As described above, the values in the M matrix (Mi,j) indicate the strength or contribution of gene i to module j. The rank of the genes in a module by their Mi,j values provides a relative index of the importance of a gene to the cellular function that corresponds to that module. Under different conditions, the modules remained relatively stable with respect to their size and gene members, however, the rank of certain genes changed significantly in some of the modules. The importance or the weights of these genes in their corresponding modules varied across the different conditions, suggesting that these genes may play important roles in conferring a phenotype.
Given the importance of modules 4 (post-translational modification of proteins) and 6 (ATP and GTP metabolism), we ranked the genes in these two modules according to their Mi,j values in the toxic conditions. The top 10 out of 33 genes in module 4 and all the genes in module 6 are listed in Table 4 and Supplementary Table 3, respectively. The ranking numbers of these genes in the toxic and non-toxic conditions are listed, as is the difference in the rankings of the genes between these conditions (Table 4 and Supplementary Table 3).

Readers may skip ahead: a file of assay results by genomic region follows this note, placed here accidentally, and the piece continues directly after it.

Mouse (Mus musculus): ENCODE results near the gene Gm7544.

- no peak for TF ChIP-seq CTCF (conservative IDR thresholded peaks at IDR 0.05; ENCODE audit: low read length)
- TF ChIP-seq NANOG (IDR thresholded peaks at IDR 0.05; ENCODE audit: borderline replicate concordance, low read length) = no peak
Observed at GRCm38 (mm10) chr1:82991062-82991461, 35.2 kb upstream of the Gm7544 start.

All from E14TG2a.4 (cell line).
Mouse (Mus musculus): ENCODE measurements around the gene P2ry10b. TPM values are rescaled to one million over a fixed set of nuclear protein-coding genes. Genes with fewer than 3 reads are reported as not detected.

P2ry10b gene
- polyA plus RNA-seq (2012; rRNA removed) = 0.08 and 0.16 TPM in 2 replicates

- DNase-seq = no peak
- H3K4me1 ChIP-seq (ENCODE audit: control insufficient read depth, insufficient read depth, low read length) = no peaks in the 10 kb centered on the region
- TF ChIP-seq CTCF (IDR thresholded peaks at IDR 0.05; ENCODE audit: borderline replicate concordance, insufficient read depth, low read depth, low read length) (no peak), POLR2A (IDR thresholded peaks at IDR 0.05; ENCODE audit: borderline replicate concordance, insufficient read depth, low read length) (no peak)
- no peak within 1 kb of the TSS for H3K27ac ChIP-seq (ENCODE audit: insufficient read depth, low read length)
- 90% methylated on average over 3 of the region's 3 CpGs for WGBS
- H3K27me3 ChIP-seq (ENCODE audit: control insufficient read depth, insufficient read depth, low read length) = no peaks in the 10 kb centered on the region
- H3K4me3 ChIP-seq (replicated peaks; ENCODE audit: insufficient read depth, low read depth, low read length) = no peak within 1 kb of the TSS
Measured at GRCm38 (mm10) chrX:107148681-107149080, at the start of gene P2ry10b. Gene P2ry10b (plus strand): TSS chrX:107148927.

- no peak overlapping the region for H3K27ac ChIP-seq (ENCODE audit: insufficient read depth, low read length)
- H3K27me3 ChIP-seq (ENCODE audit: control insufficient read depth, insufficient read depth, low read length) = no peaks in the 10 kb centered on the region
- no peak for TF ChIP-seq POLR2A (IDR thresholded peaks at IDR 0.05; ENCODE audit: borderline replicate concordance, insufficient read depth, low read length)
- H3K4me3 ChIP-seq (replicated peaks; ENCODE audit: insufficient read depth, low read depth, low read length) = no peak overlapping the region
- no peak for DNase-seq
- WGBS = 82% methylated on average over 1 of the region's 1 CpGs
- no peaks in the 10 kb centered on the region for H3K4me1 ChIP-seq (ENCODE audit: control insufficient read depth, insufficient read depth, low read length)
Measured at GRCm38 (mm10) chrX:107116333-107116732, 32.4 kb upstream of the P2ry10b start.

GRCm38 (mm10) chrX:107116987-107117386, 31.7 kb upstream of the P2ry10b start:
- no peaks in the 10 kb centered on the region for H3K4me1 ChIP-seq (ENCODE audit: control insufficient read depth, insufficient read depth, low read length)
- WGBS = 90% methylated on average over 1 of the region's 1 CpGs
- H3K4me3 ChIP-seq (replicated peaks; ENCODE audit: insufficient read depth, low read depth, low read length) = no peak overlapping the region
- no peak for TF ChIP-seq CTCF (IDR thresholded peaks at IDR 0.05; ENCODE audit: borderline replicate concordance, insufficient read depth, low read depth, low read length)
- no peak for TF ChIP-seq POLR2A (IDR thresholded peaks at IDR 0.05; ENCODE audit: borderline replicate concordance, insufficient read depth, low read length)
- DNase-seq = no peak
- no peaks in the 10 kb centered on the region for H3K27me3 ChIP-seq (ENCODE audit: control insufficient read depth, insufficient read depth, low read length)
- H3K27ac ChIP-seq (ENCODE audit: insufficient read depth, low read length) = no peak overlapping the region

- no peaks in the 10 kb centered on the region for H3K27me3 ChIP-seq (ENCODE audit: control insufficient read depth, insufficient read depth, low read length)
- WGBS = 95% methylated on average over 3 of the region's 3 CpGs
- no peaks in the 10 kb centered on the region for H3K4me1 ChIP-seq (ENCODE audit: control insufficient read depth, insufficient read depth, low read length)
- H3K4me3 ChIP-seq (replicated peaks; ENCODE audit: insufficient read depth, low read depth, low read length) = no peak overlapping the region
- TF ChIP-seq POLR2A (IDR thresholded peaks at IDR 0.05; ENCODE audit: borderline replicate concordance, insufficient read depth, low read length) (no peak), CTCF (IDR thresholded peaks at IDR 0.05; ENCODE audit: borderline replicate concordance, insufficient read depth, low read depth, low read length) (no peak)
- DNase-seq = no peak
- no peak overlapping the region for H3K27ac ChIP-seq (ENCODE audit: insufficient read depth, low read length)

In module 4, the positions of two genes, Rab geranylgeranyltrans-ferase (RABGGTA) and heat shock 105 kDa (HSP105B) changed significantly in the toxic conditions, as indicated by high positive differences in the ranking, 23 and 20, respectively, suggesting that these two genes may be more involved in the toxic than non-toxic conditions and thereby play a role in conferring the toxic phenotype. RABGGT catalyzes the transfer of a geranyl–geranyl moiety from geranyl–geranyl pyrophosphate to Rab proteins (GTPases) such as RAB1A, RAB3A and RAB5A (Leung et al., 2006). As a member of the Ras superfamily of monomeric G proteins, Rab proteins regulate membrane traffic, which facilitates the trafficking of cell membrane proteins from the Golgi apparatus to the plasma membrane and the recycling of the membrane proteins (Seabra et al., 2002; Stenmark and Olkkonen, 2001). RABGGT, by facilitating the prenylation of Rab proteins (Leung et al., 2006), ensures that the Rab proteins are insoluble and correctly anchored in the membrane. The response of RABGGT to saturated FFAs and its potential role, if any, in the saturated FFA-induced cytotoxicity has never been studied. The mRNA level of RABGGT is not affected by oleate and increased by palmitate albeit insignificantly (Fig. 2a, see Supplementary Methods for the details of the experiments). However, further analysis by silencing the gene expression level of RABGGT revealed a very interesting feature of RABGGT in regulating cytotoxicity (Fig. 2b). In the non-toxic conditions, i.e. BSA (vehicle of the FFAs) or oleate, the LDH release was increased by the siRNA of RABGGT (Fig. 2b), suggesting that RABGGT may help to maintain normal healthy cellular activities under physiological and non-toxic conditions. Indeed, membrane traffic pathways, regulated by RABGGT through Rab GTPases, are important in maintaining normal vesicle formation and movement and membrane protein trafficking and recycling. In contrast, in the toxic condition, i.e. palmitate, the LDH release was decreased by the siRNA of RABGGT (Fig. 2b), suggesting that RABGGT may be involved in mediating the cytotoxic effect of palmitate. The potential mechanism of the distinct roles of RABGGT under the different conditions is unclear at this point. Given that RABGGT catalyzes the prenylation and therefore the activation of Rab GTPases, we hypothesize that the toxic conditions (i.e. palmitate) induce disordered trafficking and recycling of the membrane proteins and disrupt the membrane integrity, through RABGGT and Rab proteins, thereby enhancing the cytotoxicity.